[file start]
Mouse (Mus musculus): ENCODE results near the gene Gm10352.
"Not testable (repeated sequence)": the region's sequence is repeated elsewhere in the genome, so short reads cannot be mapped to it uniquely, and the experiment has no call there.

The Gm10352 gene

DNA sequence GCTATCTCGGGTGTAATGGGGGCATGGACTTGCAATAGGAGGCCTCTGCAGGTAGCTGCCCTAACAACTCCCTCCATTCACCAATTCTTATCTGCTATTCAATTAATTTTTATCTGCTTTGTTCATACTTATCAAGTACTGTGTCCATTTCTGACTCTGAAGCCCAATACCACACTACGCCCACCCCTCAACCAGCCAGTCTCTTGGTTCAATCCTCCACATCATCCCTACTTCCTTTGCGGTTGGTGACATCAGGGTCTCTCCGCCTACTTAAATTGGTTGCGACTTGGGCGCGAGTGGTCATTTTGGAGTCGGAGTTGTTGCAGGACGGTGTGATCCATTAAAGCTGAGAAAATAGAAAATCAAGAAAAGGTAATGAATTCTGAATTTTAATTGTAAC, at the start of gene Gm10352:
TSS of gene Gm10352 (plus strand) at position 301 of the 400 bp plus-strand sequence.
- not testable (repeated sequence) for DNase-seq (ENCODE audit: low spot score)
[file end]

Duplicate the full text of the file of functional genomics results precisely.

Mouse (Mus musculus): ENCODE results near the gene Gm10352.
"Not testable (repeated sequence)": the region's sequence is repeated elsewhere in the genome, so short reads cannot be mapped to it uniquely, and the experiment has no call there.

The Gm10352 gene

DNA sequence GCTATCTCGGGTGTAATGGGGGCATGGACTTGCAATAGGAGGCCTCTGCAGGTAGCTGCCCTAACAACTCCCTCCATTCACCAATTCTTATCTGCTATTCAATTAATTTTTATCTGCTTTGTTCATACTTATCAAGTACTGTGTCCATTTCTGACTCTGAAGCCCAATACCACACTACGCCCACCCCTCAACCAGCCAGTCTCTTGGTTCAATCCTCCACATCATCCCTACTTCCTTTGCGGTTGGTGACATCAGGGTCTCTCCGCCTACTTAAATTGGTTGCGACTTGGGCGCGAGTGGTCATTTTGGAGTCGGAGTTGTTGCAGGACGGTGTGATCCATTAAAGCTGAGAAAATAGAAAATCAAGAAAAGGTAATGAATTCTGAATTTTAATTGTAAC, at the start of gene Gm10352:
TSS of gene Gm10352 (plus strand) at position 301 of the 400 bp plus-strand sequence.
- not testable (repeated sequence) for DNase-seq (ENCODE audit: low spot score)